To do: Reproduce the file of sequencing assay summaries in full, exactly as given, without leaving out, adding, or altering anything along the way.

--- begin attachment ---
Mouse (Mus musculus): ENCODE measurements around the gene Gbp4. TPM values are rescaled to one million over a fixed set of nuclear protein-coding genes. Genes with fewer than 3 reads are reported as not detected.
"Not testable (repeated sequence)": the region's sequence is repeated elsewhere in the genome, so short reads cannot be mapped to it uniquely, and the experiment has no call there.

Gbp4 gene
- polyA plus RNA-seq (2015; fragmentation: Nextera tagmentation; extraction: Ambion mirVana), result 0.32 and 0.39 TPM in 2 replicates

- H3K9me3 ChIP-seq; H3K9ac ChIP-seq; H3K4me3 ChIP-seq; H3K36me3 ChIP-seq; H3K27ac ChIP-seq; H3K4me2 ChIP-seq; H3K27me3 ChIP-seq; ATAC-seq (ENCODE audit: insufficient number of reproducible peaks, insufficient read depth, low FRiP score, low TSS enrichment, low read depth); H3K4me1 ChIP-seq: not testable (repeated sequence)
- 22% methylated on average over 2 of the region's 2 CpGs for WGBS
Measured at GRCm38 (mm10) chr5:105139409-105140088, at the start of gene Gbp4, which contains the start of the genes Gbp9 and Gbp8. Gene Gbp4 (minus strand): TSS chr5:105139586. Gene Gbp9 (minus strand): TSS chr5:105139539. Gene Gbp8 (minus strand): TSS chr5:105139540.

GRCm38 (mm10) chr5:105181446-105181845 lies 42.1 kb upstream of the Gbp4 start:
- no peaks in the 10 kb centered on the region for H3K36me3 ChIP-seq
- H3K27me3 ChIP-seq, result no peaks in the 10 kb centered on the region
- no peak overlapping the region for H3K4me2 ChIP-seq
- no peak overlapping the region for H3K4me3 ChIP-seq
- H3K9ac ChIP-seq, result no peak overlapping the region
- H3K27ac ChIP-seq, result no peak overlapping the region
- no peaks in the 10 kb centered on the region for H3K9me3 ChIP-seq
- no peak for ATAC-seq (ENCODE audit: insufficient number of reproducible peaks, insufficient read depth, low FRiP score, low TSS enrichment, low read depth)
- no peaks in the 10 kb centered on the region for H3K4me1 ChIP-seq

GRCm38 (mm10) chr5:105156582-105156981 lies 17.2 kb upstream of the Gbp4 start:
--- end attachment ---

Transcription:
Mouse (Mus musculus): ENCODE measurements around the gene Gbp4. TPM values are rescaled to one million over a fixed set of nuclear protein-coding genes. Genes with fewer than 3 reads are reported as not detected.
"Not testable (repeated sequence)": the region's sequence is repeated elsewhere in the genome, so short reads cannot be mapped to it uniquely, and the experiment has no call there.

Gbp4 gene
- polyA plus RNA-seq (2015; fragmentation: Nextera tagmentation; extraction: Ambion mirVana), result 0.32 and 0.39 TPM in 2 replicates

- H3K9me3 ChIP-seq; H3K9ac ChIP-seq; H3K4me3 ChIP-seq; H3K36me3 ChIP-seq; H3K27ac ChIP-seq; H3K4me2 ChIP-seq; H3K27me3 ChIP-seq; ATAC-seq (ENCODE audit: insufficient number of reproducible peaks, insufficient read depth, low FRiP score, low TSS enrichment, low read depth); H3K4me1 ChIP-seq: not testable (repeated sequence)
- 22% methylated on average over 2 of the region's 2 CpGs for WGBS
Measured at GRCm38 (mm10) chr5:105139409-105140088, at the start of gene Gbp4, which contains the start of the genes Gbp9 and Gbp8. Gene Gbp4 (minus strand): TSS chr5:105139586. Gene Gbp9 (minus strand): TSS chr5:105139539. Gene Gbp8 (minus strand): TSS chr5:105139540.

GRCm38 (mm10) chr5:105181446-105181845 lies 42.1 kb upstream of the Gbp4 start:
- no peaks in the 10 kb centered on the region for H3K36me3 ChIP-seq
- H3K27me3 ChIP-seq, result no peaks in the 10 kb centered on the region
- no peak overlapping the region for H3K4me2 ChIP-seq
- no peak overlapping the region for H3K4me3 ChIP-seq
- H3K9ac ChIP-seq, result no peak overlapping the region
- H3K27ac ChIP-seq, result no peak overlapping the region
- no peaks in the 10 kb centered on the region for H3K9me3 ChIP-seq
- no peak for ATAC-seq (ENCODE audit: insufficient number of reproducible peaks, insufficient read depth, low FRiP score, low TSS enrichment, low read depth)
- no peaks in the 10 kb centered on the region for H3K4me1 ChIP-seq

GRCm38 (mm10) chr5:105156582-105156981 lies 17.2 kb upstream of the Gbp4 start: